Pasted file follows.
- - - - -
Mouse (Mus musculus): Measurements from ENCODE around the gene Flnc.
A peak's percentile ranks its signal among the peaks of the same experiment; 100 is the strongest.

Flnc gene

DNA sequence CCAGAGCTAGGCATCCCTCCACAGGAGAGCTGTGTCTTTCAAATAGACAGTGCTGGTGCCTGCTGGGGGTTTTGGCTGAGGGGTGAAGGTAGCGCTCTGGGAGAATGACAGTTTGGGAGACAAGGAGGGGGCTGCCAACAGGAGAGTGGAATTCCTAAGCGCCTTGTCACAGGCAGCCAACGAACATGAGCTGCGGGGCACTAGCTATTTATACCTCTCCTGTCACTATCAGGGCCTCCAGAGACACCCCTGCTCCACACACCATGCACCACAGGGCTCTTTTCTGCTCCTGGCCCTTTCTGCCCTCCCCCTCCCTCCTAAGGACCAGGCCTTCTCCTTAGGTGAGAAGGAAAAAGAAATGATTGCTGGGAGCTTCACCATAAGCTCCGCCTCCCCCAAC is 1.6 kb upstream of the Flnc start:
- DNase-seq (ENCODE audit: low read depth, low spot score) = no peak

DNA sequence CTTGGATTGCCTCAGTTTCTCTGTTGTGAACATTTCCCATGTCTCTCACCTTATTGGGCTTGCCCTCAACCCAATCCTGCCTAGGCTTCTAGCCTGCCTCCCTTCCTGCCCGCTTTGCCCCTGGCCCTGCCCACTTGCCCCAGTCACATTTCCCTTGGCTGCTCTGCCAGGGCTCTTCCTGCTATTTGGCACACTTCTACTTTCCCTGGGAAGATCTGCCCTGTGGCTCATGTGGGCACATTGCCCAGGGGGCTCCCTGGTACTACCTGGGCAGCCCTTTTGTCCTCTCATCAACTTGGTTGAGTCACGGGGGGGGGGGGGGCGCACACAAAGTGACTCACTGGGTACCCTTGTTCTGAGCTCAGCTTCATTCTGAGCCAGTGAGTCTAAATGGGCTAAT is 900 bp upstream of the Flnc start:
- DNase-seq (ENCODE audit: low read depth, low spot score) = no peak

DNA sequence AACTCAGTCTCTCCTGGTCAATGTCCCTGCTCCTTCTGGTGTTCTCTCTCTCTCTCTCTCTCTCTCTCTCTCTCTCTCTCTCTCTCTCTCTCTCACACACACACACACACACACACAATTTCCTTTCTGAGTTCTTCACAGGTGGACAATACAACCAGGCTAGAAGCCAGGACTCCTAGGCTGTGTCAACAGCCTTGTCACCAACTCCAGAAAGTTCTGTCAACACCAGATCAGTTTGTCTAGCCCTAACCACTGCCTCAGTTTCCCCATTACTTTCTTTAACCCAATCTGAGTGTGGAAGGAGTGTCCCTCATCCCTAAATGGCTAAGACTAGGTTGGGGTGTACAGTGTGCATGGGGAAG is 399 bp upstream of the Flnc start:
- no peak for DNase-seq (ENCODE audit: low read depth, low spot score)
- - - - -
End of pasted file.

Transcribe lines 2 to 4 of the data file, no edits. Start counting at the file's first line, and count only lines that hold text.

A peak's percentile ranks its signal among the peaks of the same experiment; 100 is the strongest.

Flnc gene

DNA sequence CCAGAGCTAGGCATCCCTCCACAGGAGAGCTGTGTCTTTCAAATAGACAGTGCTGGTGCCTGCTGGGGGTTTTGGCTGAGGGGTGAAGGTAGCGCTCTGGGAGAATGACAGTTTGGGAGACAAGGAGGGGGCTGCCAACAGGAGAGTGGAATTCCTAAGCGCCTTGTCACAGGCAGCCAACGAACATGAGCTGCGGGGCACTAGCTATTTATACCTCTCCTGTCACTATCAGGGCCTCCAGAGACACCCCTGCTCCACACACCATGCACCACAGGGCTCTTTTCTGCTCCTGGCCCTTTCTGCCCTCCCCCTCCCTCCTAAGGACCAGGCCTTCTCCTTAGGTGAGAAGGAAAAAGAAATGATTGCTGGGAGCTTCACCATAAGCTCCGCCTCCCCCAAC is 1.6 kb upstream of the Flnc start: